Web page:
Artists still love the act of painting. True, much of the work submitted struck me as closer to craftsmanship than to a creative process, but the dedication demonstrated was genuine and affecting. Artists continue to try to realise the world around them in a recognisable way. They still like to depict subjects they have always painted, often whatever or whoever is near and clear. But among the timeless subjects, were portrayals of hoodies, consumerism's effect on childhood, neglected old age, and the strange beauty of urban wastelands.
Non-figurative efforts more than held their own numerically, suggesting that the artistic community in this country has long shed any reservations about the aesthetic validity of abstraction. These exhibits had the selectors including myself, competing hard for choices for their own display.
Small works! It was an education to me to see artists making a positive force out of a limitation on size (a rule of entry is that no work may be bigger than twenty inches).
Surely art school courses were reflected in the confidence shown in the best of the sculpture. An eclectic range of materials were worked such as bronze, marble, wood, ceramic, knitting, feathers, Perspex, glass and bone and others. And sculptors drew for inspiration on architecture, ethnography, animalism, surrealism and modernism as well as on more classical themes.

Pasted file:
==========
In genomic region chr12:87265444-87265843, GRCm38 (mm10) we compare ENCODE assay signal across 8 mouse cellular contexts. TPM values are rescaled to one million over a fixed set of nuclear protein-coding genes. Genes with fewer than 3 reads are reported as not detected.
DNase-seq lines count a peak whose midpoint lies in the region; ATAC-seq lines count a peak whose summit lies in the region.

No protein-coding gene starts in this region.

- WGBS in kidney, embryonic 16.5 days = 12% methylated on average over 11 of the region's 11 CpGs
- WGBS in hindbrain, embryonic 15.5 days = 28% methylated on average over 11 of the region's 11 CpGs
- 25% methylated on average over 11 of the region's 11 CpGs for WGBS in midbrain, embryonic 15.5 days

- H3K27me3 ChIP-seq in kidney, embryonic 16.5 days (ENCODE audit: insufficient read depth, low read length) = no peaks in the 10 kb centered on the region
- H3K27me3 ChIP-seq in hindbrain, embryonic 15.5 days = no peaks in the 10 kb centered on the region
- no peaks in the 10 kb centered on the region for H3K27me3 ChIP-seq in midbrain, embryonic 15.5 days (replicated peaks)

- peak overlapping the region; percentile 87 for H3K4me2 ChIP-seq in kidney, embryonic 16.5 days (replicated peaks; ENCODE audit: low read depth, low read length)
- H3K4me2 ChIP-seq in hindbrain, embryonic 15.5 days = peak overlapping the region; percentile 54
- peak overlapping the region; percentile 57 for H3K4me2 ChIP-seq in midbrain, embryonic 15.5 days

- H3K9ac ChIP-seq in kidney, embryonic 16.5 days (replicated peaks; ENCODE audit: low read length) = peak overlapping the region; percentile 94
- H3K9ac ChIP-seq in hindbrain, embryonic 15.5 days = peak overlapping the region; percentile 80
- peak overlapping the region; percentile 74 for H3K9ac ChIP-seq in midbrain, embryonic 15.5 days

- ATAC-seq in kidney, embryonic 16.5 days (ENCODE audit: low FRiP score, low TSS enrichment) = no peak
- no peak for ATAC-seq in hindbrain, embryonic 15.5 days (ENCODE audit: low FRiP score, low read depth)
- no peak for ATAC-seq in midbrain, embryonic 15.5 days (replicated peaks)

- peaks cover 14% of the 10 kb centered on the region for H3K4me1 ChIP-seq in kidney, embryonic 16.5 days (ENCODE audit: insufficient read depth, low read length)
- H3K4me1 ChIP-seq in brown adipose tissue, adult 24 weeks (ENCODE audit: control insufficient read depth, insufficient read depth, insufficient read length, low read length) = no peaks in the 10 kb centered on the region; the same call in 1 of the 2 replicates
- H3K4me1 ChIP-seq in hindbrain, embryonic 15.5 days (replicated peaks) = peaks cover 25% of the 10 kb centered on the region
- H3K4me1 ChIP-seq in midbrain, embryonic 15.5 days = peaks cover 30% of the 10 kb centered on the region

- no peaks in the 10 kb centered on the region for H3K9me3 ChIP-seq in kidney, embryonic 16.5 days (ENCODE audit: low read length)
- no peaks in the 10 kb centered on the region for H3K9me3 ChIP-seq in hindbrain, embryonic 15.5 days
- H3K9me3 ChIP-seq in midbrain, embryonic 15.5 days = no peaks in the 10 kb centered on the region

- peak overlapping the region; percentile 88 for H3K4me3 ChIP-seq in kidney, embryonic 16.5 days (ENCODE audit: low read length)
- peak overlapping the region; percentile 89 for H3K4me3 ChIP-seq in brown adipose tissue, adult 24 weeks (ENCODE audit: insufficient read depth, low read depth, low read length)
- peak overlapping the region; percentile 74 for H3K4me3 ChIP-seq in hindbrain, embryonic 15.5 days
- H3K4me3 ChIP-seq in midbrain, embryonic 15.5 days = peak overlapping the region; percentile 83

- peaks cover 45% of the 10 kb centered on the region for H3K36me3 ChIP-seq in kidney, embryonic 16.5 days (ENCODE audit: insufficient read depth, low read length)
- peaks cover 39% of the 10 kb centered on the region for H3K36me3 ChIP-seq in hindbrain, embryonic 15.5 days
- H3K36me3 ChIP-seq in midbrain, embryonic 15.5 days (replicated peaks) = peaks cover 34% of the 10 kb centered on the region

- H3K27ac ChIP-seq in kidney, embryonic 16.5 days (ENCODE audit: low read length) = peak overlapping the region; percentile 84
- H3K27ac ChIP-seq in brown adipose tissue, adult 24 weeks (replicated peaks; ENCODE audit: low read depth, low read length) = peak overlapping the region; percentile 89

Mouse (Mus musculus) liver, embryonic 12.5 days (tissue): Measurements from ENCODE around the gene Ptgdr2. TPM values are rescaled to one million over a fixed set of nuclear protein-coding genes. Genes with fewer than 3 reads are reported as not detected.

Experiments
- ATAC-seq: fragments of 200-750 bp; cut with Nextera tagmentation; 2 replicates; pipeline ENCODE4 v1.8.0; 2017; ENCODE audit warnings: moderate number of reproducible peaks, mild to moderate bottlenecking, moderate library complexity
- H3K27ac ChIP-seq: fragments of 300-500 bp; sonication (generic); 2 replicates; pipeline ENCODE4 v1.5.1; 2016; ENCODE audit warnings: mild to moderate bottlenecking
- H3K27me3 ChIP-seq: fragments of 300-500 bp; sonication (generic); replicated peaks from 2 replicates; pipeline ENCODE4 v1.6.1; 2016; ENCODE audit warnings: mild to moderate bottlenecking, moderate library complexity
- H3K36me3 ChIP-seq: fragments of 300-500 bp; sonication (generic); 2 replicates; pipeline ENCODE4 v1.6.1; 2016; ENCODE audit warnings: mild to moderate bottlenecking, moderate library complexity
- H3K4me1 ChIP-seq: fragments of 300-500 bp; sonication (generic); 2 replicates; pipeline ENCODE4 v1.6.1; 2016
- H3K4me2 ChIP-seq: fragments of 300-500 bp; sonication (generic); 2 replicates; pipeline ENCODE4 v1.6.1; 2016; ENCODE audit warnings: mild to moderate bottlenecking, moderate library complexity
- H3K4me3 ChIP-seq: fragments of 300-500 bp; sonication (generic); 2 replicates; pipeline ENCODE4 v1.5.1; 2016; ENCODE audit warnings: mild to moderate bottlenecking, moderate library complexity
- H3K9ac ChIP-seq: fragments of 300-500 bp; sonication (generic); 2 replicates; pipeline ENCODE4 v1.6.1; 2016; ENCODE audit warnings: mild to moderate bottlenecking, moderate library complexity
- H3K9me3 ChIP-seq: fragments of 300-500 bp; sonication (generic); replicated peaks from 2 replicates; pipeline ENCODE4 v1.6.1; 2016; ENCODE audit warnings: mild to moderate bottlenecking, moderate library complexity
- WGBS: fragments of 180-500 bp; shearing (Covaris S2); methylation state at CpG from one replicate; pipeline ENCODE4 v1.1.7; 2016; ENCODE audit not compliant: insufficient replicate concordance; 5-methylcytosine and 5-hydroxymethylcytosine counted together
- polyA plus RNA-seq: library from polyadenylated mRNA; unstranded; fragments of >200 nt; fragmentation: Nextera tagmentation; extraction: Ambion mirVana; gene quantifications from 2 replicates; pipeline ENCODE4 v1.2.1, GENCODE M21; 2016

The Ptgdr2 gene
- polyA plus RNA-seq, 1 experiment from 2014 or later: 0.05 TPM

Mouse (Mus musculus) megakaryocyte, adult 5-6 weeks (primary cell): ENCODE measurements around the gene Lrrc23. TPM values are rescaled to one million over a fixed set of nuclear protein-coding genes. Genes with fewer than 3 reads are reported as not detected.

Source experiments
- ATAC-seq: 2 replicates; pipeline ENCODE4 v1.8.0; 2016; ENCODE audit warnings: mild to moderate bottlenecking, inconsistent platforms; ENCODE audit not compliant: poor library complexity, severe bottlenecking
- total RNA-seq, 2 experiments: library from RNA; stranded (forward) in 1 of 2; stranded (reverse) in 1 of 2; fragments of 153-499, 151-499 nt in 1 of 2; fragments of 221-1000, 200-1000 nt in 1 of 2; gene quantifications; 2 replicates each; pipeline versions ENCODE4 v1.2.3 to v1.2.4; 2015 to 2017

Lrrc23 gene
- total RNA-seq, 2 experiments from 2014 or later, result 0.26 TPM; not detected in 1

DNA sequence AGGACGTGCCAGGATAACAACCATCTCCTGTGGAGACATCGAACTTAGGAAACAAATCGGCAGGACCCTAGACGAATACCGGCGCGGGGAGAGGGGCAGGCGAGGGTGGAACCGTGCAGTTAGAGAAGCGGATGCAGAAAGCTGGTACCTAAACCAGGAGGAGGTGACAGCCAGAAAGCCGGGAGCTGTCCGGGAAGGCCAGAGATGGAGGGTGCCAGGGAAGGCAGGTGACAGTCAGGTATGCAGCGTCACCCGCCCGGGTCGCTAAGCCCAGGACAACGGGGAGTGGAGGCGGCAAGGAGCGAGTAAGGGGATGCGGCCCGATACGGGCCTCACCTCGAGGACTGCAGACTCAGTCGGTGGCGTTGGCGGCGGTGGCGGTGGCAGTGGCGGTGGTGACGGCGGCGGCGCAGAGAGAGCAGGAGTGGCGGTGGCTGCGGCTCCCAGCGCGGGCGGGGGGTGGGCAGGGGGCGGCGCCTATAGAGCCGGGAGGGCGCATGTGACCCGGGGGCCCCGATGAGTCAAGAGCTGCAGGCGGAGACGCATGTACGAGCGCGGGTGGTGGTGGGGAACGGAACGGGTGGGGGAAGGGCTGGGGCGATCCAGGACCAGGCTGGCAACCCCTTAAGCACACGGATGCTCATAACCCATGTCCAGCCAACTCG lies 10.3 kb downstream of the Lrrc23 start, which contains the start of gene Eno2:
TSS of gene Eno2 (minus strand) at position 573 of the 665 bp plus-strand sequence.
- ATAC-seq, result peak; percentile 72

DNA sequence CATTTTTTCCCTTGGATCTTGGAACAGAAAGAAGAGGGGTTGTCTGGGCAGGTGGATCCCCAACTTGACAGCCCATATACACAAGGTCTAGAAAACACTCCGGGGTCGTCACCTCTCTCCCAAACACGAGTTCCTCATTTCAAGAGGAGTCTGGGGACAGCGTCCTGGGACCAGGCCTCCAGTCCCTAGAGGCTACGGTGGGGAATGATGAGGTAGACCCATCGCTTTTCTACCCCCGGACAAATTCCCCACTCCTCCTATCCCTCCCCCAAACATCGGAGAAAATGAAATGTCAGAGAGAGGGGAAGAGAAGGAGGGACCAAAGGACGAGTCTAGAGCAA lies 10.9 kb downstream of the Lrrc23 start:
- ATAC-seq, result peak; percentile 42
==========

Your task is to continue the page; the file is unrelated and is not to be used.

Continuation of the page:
If there is a message it is that some pretty good stuff exists for the selective eye.
Selector Profile: Charles Saumarez Smith
I have always enjoyed the process of choosing works of art without knowing who they are by: the equivalent of blind tasting of wine. One is compelled to judge works only by what they look like, not by their associations.
I found myself using one criterion only in my selection: that is, would I consider giving the work house room? This limited the choice to works which shared an aesthetic with the artists I had invited to submit, who consisted exclusively of those whose works I have bought in the past. I realised, which I should already have known, that I like works which are small-scale and of slightly indeterminate age, sometimes figurative, sometimes decorative, and that I have not lost an interest in the English realist tradition and in portraiture after years of choosing works for the BP Portrait Award.